South LA Coalition Celebrates the Community Struggle Around the University Village Development at USC; Continues to Fight Displacement in the Neighborhood
As the University of Southern California opens its new University Village, residents lift up past victories and warn of new challenges around displacement in USC-adjacent areas.
For nearly a decade, the United Neighbors In Defense Against Displacement (UNIDAD) battled to lift up the perspective of the residents, workers and small businesses most impacted by USC’s development practices. The community long recognized that the University’s real estate activities and lack of on-campus student housing were central drivers of gentrification and displacement of low-income Black and Latino families in the neighborhood. After years of struggle, the coalition won a significant number of benefits that resulted from a public campaign around the USC Specific Plan. Memorialized in a settlement agreement signed in December of 2012, UNIDAD agreed to withdraw objections from the project and support the Development Agreement, which codified the significant community benefits won.
“It is crucial that we do not forget that these investments from USC are a result of a community campaign that won considerable benefits for local residents,” said Cynthia Strathmann, Executive Director of Strategic Actions for a Just Economy, a member of the UNIDAD coalition.
The benefits secured by the community include:
- $15-20 million in affordable housing funds in the neighborhoods surrounding the University Park Campus;
- A tenant rights legal clinic within the USC Gould School of Law that provides assistance to tenants currently living in surrounding neighborhoods;
- Construction of a 4,038 net new student beds on campus. Intended to help alleviate the process whereby students are required to find their housing off campus, in competition with local families;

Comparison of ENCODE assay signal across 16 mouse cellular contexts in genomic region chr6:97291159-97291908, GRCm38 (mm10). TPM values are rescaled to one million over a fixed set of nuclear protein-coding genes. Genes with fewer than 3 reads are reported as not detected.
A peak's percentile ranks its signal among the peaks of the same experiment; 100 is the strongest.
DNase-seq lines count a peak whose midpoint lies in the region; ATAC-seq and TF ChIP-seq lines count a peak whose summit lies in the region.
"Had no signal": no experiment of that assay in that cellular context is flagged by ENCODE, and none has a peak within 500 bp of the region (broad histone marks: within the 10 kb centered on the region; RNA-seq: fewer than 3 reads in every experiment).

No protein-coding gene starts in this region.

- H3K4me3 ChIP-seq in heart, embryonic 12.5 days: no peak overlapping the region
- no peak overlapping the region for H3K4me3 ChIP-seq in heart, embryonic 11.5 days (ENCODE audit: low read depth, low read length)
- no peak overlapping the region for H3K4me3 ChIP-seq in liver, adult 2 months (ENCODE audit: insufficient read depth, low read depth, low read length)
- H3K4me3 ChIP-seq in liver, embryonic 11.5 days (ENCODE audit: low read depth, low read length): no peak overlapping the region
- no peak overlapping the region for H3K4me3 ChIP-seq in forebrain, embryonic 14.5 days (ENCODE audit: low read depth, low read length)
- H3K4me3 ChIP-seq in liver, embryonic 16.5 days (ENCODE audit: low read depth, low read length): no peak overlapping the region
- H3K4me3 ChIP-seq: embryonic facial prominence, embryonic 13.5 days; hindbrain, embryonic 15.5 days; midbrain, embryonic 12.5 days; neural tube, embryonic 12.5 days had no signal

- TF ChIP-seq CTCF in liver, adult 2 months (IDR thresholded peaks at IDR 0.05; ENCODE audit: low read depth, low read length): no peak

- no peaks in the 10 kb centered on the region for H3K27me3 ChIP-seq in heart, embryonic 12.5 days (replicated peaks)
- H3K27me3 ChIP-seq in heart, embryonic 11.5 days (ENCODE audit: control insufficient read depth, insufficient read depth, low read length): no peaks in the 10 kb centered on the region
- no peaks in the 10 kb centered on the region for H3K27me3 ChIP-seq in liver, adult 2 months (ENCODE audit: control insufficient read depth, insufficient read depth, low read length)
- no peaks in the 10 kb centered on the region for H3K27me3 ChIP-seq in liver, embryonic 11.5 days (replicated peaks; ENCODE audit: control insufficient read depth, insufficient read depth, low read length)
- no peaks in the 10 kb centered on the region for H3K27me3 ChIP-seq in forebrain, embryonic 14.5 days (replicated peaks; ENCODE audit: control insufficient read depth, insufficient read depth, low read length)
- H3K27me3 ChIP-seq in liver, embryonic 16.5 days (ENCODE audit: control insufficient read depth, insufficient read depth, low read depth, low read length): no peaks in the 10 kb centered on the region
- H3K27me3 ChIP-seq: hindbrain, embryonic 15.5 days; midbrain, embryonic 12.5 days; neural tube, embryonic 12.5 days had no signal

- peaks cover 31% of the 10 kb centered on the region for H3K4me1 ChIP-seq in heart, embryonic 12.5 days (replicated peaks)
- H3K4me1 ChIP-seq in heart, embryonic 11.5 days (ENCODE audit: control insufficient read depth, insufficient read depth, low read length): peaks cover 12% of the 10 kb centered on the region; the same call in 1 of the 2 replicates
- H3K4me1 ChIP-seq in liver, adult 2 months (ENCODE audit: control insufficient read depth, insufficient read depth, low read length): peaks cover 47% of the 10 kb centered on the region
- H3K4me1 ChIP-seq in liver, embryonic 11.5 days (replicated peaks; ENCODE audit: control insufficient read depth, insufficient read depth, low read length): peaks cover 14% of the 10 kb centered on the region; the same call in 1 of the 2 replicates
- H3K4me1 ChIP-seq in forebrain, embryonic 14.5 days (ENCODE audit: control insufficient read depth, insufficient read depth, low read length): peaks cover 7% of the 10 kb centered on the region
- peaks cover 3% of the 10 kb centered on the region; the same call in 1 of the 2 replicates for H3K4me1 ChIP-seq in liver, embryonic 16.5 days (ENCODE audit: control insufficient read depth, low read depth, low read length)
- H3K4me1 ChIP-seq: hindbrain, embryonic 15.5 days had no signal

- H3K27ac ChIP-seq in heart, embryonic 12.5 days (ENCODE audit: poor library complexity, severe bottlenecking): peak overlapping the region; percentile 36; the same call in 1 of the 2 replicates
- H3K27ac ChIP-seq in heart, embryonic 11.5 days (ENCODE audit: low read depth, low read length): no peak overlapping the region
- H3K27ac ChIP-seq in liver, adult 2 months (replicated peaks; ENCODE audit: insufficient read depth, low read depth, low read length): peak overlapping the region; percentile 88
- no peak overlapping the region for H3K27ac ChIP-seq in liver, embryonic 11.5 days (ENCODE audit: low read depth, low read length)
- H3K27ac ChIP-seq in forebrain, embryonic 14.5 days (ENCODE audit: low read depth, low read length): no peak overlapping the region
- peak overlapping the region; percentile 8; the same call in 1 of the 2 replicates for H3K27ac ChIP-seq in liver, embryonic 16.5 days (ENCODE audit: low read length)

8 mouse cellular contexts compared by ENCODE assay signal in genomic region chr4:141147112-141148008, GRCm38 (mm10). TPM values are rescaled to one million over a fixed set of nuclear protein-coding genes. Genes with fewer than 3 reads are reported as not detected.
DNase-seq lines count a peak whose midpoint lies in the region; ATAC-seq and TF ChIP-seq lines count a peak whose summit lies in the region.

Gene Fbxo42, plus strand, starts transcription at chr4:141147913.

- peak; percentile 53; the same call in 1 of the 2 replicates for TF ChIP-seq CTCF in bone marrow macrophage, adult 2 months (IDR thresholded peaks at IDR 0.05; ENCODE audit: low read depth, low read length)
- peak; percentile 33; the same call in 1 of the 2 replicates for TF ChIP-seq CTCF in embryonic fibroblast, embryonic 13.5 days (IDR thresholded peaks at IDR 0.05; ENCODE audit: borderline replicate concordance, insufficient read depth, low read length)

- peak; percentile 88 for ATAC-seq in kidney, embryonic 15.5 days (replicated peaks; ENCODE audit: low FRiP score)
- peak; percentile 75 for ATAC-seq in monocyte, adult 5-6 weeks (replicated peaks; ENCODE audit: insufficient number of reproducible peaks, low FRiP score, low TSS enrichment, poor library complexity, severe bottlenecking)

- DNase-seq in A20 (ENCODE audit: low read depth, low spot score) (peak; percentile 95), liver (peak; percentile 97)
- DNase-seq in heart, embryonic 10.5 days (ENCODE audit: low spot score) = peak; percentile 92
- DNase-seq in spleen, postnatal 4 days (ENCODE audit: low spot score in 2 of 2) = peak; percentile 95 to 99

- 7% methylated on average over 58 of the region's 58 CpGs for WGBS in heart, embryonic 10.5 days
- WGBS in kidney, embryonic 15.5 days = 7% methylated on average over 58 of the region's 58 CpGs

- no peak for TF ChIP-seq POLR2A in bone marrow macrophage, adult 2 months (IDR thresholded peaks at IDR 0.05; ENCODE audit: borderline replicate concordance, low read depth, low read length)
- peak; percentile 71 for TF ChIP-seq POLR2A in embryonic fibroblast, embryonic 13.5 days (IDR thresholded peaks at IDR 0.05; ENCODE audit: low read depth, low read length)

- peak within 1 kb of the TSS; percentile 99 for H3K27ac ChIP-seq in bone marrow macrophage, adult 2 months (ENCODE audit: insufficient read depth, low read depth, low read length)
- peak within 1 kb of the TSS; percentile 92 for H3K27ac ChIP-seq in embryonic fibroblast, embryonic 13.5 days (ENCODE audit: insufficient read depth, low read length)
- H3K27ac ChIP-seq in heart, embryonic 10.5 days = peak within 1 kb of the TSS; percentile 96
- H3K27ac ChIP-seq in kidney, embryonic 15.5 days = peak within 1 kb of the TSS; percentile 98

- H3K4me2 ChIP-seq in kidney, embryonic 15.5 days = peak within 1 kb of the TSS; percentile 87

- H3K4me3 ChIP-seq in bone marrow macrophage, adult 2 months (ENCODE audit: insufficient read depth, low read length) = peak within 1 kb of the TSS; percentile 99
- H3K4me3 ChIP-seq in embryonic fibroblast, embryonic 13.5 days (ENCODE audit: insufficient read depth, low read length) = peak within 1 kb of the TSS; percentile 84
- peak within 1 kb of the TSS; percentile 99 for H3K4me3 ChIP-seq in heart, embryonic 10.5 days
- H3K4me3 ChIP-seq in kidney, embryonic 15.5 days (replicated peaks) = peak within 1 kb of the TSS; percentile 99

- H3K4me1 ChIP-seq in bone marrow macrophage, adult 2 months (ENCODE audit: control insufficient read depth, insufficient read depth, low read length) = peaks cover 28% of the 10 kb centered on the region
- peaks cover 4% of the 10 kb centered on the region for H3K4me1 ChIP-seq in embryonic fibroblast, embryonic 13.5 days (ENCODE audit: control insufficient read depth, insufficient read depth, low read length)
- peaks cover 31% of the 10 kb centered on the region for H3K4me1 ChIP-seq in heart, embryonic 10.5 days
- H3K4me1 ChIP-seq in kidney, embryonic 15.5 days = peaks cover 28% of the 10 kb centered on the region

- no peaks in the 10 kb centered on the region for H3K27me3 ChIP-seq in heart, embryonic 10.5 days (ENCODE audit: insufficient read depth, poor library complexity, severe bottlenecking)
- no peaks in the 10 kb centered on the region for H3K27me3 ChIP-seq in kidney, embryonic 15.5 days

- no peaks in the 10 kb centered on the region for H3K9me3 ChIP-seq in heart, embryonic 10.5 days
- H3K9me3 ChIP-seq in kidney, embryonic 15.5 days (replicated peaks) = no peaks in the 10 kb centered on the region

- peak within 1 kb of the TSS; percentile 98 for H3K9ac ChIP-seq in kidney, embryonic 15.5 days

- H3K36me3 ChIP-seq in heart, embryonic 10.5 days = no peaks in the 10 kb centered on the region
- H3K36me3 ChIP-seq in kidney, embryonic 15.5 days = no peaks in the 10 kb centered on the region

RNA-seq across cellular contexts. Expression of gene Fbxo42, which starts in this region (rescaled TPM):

- Local (30%) and disadvantaged (10%) hiring for the thousands of permanent and construction jobs created by the project, most of which are union or meet or exceed the City’s Living Wage Ordinance;
- Funding ($300,000) for job training and job placement services for local residents;
- Business assistance for up to 40 local small businesses;
- Relocation assistance for qualifying businesses located in the previous University Village;
- Mechanisms for bringing businesses in the previous University Village into the new University Village;
- Local procurement goal of 15%;
- The establishment of the Economic Development Coordinating Council, a collaborative effort between UNIDAD and USC to create a job training and job placement pipeline for South Los Angeles residents; and
- Funding ($350,000) for parks and green space.
As the homelessness and housing affordability crises continue, and as new investment advances through South LA – also accelerated by the announcement of the 2028 Olympics – the push out of local families out of their homes and into homeless remains at crisis levels.
“As the University Village opens this year, it’s important that students, alumni, staff and the administration at USC do all they can to stop the displacement of families from the community. This includes upholding the commitments to community benefits, supporting anti-displacement policies, and creating a campus culture that makes local residents feel welcome,” said Nancy Halpern Ibrahim, Executive Director of Esperanza Community Housing Corporation, a member of the UNIDAD coalition.
The UNIDAD coalition and many partners have continued the work to stop displacement and change development practices and policies by supporting the passing of Measure JJJ and, now, advancing The People’s Plan, a set of community-based policy proposals for equitable development to be included in the updates to the Community Plans of South LA and Southeast LA. More information can be found at http://unidad-la.org/peoplesplan .
UNIDAD is a coalition of residents and their organizations in South Central LA dedicated to keeping families in their homes and improving the health and economic well-being of low-income communities of color through responsible development. We recognize that structural racism linked to housing, policing, land use and employment policies have caused great harm to Black, Latino, Native, Asian, immigrant and low-income communities. UNIDAD works to reverse these harms by promoting healthy and equitable neighborhoods through planning and land use that is rooted in community. More can be found at http://www.unidad-la.org/resources/
Contact: Joe Donlin, email@example.com